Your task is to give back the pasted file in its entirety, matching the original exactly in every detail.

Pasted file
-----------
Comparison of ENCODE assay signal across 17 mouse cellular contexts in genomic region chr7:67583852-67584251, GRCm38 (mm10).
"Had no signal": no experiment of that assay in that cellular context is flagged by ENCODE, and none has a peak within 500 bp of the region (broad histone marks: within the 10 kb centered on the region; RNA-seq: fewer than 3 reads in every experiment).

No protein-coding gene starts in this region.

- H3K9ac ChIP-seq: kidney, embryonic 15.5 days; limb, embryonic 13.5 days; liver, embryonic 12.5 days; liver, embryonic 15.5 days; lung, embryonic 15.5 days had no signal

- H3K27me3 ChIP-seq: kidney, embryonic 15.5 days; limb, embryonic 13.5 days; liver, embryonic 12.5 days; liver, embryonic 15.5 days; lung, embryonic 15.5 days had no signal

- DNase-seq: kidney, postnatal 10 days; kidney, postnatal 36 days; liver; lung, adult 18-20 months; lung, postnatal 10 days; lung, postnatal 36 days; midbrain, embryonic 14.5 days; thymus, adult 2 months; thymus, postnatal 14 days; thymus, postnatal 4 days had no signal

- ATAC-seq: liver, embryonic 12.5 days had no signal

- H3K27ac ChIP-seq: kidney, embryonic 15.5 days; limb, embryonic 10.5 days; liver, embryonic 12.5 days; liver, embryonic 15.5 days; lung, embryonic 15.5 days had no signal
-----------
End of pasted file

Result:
Comparison of ENCODE assay signal across 17 mouse cellular contexts in genomic region chr7:67583852-67584251, GRCm38 (mm10).
"Had no signal": no experiment of that assay in that cellular context is flagged by ENCODE, and none has a peak within 500 bp of the region (broad histone marks: within the 10 kb centered on the region; RNA-seq: fewer than 3 reads in every experiment).

No protein-coding gene starts in this region.

- H3K9ac ChIP-seq: kidney, embryonic 15.5 days; limb, embryonic 13.5 days; liver, embryonic 12.5 days; liver, embryonic 15.5 days; lung, embryonic 15.5 days had no signal

- H3K27me3 ChIP-seq: kidney, embryonic 15.5 days; limb, embryonic 13.5 days; liver, embryonic 12.5 days; liver, embryonic 15.5 days; lung, embryonic 15.5 days had no signal

- DNase-seq: kidney, postnatal 10 days; kidney, postnatal 36 days; liver; lung, adult 18-20 months; lung, postnatal 10 days; lung, postnatal 36 days; midbrain, embryonic 14.5 days; thymus, adult 2 months; thymus, postnatal 14 days; thymus, postnatal 4 days had no signal

- ATAC-seq: liver, embryonic 12.5 days had no signal

- H3K27ac ChIP-seq: kidney, embryonic 15.5 days; limb, embryonic 10.5 days; liver, embryonic 12.5 days; liver, embryonic 15.5 days; lung, embryonic 15.5 days had no signal